Encyclopedia of Behavioral Medicine

Living Edition
| Editors: Marc Gellman

Continuous Glucose Monitor Systems

  • Janine SanchezEmail author
Living reference work entry
DOI: https://doi.org/10.1007/978-1-4614-6439-6_102021-1

A Continuous Glucose Monitor System (CGMS) measures glucose readings in interstitial fluid at regular intervals (usually every 5 min), 24 h a day. This was designed as a tool for patients with diabetes to more effectively manage their glucose levels with real-time information, as opposed to the momentary blood glucose sampling done with blood glucose meters multiple times per day. CGMS users insert a tiny sensor wire under their skin using an automatic applicator. A small, reusable transmitter sitting on the skin connects to the sensor wire. Some CGMS send the real-time readings wirelessly to a receiver or smart device where the user can view the information. One CGMS requires a scanner to see the current glucose level. In addition to showing real-time glucose information, CGMS show glucose direction and rate of change. Some CGMS have alarms which alert the user if the glucose level is too low or too high. Some CGMS allows the information to be transmitted to other people to help monitor glucose levels. Some CGMS require users to calibrate the sensor by inputting glucose levels obtained by a glucose meter 2–4 times a day. Other CGMS do not require calibration and may be used in place of a meter. Some of the recent CGMS versions are considered valid for glucose measurement and do not require glucose meter checks. CGMS can be used alone or may be linked to insulin pumps as part of a hybrid closed loop. CGMS are approved for use by adults and children. In the US market, there are currently three brands of CGMS.

CGMS can contribute to better diabetes management by allowing the user to see the immediate glucose response to insulin, carbohydrate intake, physical activity, and other events. All CGMS data can be downloaded and then accessed online by both the user and the diabetes care team. Reports can be generated which show daily continuous glucose levels. The information can assist the diabetes care team in diabetes management by seeing patterns and trends in glucose levels.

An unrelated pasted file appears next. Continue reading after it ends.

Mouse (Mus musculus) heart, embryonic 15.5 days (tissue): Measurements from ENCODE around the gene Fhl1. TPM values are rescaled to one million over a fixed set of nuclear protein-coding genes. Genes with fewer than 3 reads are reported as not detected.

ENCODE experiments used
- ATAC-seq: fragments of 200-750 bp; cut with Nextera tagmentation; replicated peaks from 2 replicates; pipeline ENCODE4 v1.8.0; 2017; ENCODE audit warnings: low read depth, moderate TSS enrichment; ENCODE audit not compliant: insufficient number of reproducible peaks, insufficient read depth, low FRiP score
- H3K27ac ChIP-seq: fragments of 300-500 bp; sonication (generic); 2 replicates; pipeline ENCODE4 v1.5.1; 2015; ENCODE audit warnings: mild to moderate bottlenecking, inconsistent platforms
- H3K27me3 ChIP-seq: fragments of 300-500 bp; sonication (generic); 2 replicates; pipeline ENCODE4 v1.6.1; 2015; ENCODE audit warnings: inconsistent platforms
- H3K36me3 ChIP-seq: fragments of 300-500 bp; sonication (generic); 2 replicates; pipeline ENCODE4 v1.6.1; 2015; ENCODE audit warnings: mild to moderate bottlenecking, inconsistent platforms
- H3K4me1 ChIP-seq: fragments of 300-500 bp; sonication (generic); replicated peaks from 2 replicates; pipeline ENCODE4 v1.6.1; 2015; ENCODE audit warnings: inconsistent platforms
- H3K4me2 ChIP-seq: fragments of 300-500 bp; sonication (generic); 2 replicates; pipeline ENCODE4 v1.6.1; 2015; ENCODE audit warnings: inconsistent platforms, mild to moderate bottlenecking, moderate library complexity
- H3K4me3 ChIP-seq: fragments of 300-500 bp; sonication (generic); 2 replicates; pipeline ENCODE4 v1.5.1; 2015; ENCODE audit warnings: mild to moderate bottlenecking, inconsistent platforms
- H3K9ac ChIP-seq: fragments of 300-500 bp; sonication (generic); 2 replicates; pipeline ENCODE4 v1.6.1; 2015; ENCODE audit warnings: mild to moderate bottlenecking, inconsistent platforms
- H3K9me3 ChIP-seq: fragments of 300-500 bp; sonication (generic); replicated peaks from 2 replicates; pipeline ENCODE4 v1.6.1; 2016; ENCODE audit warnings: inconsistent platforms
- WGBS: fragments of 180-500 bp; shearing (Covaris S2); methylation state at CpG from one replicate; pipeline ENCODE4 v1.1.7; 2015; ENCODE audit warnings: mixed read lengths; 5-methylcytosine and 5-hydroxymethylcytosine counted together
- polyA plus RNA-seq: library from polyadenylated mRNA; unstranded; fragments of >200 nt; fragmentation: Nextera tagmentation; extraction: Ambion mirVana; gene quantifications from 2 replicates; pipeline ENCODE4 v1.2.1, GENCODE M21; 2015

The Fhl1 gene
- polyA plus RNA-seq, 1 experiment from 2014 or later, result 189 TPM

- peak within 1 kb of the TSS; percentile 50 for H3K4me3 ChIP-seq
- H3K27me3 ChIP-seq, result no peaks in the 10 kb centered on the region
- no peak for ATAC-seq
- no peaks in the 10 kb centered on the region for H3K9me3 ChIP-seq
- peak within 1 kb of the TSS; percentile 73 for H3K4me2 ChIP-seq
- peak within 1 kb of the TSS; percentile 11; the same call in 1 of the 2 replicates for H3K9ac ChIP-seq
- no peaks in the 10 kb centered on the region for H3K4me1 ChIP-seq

References and Further Reading

  1. Cemeroglu, A. P., Stone, R., Kleis, L., Racine, M. S., Postellon, D. C., & Wood, M. A. (2010). Use of a real-time continuous glucose monitoring system in children and young adults on insulin pump therapy: Patients’ and caregivers’ perception of benefit. Pediatric Diabetes, 11(3), 182–187.CrossRefGoogle Scholar
  2. Tamborlane, W. V., Beck, R. W., Bode, B. W., Juvenile Diabetes Research Foundation Continuous Glucose Monitoring Study Group, et al. (2008). Continuous glucose monitoring and intensive treatment of type 1 diabetes. The New England Journal of Medicine, 359, 1464–1476.CrossRefGoogle Scholar

Copyright information

© Springer Science+Business Media, LLC, part of Springer Nature 2019

Authors and Affiliations

  1. 1.Department of PediatricsUniversity of Miami Miller School of MedicineMiamiUSA

Section editors and affiliations

  • Alan M. Delamater
    • 1
  1. 1.Department of PediatricsUniversity of Miami Miller School of MedicineMiamiUSA